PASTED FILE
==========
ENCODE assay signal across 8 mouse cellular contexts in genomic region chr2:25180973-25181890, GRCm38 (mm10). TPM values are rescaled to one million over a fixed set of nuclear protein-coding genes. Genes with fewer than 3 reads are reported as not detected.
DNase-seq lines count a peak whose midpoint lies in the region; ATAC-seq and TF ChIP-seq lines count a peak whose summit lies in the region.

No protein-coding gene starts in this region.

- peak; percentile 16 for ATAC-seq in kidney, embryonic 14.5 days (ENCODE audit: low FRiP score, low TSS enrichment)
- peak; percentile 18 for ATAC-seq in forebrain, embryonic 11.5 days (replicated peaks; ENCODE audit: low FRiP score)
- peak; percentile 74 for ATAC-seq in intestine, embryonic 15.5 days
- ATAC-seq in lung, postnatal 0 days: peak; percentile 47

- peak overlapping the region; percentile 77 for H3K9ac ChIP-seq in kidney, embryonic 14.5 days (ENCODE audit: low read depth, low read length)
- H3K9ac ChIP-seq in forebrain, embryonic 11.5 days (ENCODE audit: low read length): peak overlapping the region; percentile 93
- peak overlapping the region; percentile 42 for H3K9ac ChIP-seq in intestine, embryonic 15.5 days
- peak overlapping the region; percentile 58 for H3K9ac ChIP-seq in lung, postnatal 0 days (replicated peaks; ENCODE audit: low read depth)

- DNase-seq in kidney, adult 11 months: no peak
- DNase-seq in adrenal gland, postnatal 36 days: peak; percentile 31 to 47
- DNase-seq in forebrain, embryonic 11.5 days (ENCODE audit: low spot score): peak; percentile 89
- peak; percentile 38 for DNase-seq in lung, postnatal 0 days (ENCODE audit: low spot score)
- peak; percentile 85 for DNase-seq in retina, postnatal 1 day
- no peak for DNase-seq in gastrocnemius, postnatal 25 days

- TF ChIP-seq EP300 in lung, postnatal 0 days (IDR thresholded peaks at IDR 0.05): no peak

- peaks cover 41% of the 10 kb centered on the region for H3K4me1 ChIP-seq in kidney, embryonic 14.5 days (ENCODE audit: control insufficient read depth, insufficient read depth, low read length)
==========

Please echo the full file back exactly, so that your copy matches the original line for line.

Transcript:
ENCODE assay signal across 8 mouse cellular contexts in genomic region chr2:25180973-25181890, GRCm38 (mm10). TPM values are rescaled to one million over a fixed set of nuclear protein-coding genes. Genes with fewer than 3 reads are reported as not detected.
DNase-seq lines count a peak whose midpoint lies in the region; ATAC-seq and TF ChIP-seq lines count a peak whose summit lies in the region.

No protein-coding gene starts in this region.

- peak; percentile 16 for ATAC-seq in kidney, embryonic 14.5 days (ENCODE audit: low FRiP score, low TSS enrichment)
- peak; percentile 18 for ATAC-seq in forebrain, embryonic 11.5 days (replicated peaks; ENCODE audit: low FRiP score)
- peak; percentile 74 for ATAC-seq in intestine, embryonic 15.5 days
- ATAC-seq in lung, postnatal 0 days: peak; percentile 47

- peak overlapping the region; percentile 77 for H3K9ac ChIP-seq in kidney, embryonic 14.5 days (ENCODE audit: low read depth, low read length)
- H3K9ac ChIP-seq in forebrain, embryonic 11.5 days (ENCODE audit: low read length): peak overlapping the region; percentile 93
- peak overlapping the region; percentile 42 for H3K9ac ChIP-seq in intestine, embryonic 15.5 days
- peak overlapping the region; percentile 58 for H3K9ac ChIP-seq in lung, postnatal 0 days (replicated peaks; ENCODE audit: low read depth)

- DNase-seq in kidney, adult 11 months: no peak
- DNase-seq in adrenal gland, postnatal 36 days: peak; percentile 31 to 47
- DNase-seq in forebrain, embryonic 11.5 days (ENCODE audit: low spot score): peak; percentile 89
- peak; percentile 38 for DNase-seq in lung, postnatal 0 days (ENCODE audit: low spot score)
- peak; percentile 85 for DNase-seq in retina, postnatal 1 day
- no peak for DNase-seq in gastrocnemius, postnatal 25 days

- TF ChIP-seq EP300 in lung, postnatal 0 days (IDR thresholded peaks at IDR 0.05): no peak

- peaks cover 41% of the 10 kb centered on the region for H3K4me1 ChIP-seq in kidney, embryonic 14.5 days (ENCODE audit: control insufficient read depth, insufficient read depth, low read length)